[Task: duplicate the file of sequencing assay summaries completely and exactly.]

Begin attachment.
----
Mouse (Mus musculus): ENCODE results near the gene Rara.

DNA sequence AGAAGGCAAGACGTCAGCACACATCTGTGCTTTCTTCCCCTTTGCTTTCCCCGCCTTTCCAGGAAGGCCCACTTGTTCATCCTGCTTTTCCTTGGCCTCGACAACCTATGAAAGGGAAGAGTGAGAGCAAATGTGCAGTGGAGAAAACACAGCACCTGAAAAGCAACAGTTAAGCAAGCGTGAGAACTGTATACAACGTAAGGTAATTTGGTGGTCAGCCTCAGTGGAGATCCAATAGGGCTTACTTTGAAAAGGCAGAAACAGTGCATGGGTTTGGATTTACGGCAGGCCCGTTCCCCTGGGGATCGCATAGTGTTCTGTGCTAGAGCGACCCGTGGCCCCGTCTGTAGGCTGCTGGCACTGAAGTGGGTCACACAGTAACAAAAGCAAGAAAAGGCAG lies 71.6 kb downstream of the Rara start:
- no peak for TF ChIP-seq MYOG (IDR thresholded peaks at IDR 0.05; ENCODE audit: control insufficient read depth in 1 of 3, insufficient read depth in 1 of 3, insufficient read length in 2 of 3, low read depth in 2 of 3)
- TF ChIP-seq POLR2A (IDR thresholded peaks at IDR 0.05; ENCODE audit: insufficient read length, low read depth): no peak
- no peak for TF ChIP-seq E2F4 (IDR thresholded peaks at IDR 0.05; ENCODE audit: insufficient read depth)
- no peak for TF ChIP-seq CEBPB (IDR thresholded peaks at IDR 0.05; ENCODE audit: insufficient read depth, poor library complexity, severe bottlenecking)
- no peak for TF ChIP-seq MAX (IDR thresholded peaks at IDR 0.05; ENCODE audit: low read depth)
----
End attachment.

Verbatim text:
Mouse (Mus musculus): ENCODE results near the gene Rara.

DNA sequence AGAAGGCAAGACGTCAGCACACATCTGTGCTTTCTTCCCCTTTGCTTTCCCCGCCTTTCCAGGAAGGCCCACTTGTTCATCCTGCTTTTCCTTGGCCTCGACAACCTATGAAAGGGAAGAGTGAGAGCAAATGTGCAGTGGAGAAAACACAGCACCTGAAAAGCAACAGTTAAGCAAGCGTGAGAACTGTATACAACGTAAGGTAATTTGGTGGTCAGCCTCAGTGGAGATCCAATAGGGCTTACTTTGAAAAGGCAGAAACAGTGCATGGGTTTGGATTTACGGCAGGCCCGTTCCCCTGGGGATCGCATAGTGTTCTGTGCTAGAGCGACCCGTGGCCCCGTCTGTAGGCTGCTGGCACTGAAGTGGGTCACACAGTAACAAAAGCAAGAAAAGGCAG lies 71.6 kb downstream of the Rara start:
- no peak for TF ChIP-seq MYOG (IDR thresholded peaks at IDR 0.05; ENCODE audit: control insufficient read depth in 1 of 3, insufficient read depth in 1 of 3, insufficient read length in 2 of 3, low read depth in 2 of 3)
- TF ChIP-seq POLR2A (IDR thresholded peaks at IDR 0.05; ENCODE audit: insufficient read length, low read depth): no peak
- no peak for TF ChIP-seq E2F4 (IDR thresholded peaks at IDR 0.05; ENCODE audit: insufficient read depth)
- no peak for TF ChIP-seq CEBPB (IDR thresholded peaks at IDR 0.05; ENCODE audit: insufficient read depth, poor library complexity, severe bottlenecking)
- no peak for TF ChIP-seq MAX (IDR thresholded peaks at IDR 0.05; ENCODE audit: low read depth)